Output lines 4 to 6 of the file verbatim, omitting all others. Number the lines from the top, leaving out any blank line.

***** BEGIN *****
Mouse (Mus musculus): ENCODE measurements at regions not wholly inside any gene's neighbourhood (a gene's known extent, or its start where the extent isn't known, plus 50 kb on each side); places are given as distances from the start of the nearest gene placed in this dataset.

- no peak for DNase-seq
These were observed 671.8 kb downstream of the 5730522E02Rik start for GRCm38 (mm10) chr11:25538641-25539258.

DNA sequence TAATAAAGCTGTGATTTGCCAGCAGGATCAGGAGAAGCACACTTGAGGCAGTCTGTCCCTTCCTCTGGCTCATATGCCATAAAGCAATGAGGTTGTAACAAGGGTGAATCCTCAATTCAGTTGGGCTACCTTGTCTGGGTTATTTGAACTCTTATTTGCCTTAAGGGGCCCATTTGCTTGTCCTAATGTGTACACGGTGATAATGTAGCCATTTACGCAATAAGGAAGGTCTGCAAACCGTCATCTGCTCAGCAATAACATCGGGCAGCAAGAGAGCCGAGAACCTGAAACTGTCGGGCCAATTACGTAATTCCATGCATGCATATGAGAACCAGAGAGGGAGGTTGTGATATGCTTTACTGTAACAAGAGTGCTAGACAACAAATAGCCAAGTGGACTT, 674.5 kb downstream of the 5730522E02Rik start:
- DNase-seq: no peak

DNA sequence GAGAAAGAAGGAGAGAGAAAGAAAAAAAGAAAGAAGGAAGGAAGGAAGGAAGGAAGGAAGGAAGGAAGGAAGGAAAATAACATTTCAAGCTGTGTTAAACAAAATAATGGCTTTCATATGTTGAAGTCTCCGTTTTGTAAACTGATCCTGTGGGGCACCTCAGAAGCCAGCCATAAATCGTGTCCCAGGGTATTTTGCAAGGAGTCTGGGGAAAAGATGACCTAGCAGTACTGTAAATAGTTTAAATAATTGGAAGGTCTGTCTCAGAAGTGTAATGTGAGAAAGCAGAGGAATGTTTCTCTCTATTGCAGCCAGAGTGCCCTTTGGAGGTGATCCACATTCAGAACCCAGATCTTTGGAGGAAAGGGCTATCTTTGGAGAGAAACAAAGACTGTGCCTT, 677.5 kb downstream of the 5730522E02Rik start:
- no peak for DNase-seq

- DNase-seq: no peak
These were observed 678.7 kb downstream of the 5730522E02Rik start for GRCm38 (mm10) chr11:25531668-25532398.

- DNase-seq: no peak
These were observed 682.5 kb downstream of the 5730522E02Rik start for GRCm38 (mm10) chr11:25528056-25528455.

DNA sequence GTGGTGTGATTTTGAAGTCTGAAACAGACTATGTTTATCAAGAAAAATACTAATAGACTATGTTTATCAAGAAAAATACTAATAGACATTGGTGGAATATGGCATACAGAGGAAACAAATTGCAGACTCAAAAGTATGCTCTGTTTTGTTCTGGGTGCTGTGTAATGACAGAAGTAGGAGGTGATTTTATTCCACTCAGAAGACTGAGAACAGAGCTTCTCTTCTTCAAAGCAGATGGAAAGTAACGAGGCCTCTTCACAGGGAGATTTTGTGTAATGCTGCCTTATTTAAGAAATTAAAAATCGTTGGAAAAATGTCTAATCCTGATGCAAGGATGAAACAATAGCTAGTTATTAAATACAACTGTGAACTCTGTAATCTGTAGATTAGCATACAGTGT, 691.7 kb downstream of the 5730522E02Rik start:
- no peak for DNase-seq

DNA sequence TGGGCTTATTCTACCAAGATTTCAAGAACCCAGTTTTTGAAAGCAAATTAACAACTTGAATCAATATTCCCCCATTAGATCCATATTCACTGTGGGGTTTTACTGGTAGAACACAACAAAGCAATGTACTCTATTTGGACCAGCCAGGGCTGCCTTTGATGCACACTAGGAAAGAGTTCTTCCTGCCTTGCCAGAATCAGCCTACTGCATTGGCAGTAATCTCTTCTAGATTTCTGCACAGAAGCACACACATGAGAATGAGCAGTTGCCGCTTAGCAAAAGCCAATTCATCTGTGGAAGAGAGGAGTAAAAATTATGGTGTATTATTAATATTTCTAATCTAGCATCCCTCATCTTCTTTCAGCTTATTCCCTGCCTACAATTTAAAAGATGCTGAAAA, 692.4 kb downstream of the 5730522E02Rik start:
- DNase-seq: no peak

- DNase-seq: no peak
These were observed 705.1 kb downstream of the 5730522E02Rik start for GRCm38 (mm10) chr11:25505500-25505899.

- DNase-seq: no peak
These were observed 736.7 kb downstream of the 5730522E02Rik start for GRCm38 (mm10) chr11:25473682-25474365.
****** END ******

DNA sequence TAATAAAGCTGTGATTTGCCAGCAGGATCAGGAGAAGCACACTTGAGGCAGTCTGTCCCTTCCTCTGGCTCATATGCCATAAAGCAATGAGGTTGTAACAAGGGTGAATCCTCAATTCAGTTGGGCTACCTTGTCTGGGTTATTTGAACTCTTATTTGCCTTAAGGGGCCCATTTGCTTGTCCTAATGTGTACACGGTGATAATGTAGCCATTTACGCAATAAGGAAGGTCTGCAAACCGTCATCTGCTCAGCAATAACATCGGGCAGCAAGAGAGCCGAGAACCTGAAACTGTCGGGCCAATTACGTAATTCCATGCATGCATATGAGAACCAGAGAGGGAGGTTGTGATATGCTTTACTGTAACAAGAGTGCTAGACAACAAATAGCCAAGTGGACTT, 674.5 kb downstream of the 5730522E02Rik start:
- DNase-seq: no peak

DNA sequence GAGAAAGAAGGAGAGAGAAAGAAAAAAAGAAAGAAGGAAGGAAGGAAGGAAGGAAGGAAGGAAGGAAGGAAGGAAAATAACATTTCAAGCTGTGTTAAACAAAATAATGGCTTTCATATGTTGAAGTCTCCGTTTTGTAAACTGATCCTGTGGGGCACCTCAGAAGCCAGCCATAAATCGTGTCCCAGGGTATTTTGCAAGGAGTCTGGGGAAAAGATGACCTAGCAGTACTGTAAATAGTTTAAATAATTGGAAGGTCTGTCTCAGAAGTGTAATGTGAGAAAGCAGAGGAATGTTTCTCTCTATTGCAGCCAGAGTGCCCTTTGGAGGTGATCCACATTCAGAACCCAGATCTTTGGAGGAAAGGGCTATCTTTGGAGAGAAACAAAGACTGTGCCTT, 677.5 kb downstream of the 5730522E02Rik start: